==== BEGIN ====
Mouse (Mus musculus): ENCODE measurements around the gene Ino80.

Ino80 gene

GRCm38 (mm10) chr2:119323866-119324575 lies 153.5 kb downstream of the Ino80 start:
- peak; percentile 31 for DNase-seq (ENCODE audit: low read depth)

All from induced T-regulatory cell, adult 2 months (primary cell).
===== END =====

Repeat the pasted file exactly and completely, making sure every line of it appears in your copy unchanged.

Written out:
Mouse (Mus musculus): ENCODE measurements around the gene Ino80.

Ino80 gene

GRCm38 (mm10) chr2:119323866-119324575 lies 153.5 kb downstream of the Ino80 start:
- peak; percentile 31 for DNase-seq (ENCODE audit: low read depth)

All from induced T-regulatory cell, adult 2 months (primary cell).